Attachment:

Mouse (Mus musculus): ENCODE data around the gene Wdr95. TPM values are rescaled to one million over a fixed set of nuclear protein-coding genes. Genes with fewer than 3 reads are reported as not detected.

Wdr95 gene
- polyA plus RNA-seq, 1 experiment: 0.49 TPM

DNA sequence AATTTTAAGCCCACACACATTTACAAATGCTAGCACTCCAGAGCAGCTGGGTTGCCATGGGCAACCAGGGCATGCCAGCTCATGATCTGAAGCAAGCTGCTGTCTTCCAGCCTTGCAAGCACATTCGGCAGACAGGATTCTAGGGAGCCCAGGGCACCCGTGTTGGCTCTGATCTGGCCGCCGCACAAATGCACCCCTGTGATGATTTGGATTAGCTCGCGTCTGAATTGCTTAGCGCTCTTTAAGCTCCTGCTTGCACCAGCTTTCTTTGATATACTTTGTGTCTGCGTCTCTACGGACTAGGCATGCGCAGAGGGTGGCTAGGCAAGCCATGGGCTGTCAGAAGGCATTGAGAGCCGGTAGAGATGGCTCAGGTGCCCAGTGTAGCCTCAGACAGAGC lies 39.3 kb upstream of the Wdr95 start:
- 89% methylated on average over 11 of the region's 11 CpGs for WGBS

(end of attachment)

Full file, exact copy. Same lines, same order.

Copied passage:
Mouse (Mus musculus): ENCODE data around the gene Wdr95. TPM values are rescaled to one million over a fixed set of nuclear protein-coding genes. Genes with fewer than 3 reads are reported as not detected.

Wdr95 gene
- polyA plus RNA-seq, 1 experiment: 0.49 TPM

DNA sequence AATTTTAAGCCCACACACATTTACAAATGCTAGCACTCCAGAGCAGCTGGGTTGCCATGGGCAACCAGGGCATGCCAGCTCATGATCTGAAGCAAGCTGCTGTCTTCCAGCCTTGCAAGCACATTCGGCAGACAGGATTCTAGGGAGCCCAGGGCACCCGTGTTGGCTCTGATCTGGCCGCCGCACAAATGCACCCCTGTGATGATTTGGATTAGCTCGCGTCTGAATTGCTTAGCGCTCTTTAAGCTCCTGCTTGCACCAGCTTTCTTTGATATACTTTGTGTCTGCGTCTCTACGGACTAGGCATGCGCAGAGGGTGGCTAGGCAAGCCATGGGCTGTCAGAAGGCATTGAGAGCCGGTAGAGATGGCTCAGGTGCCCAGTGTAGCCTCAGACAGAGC lies 39.3 kb upstream of the Wdr95 start:
- 89% methylated on average over 11 of the region's 11 CpGs for WGBS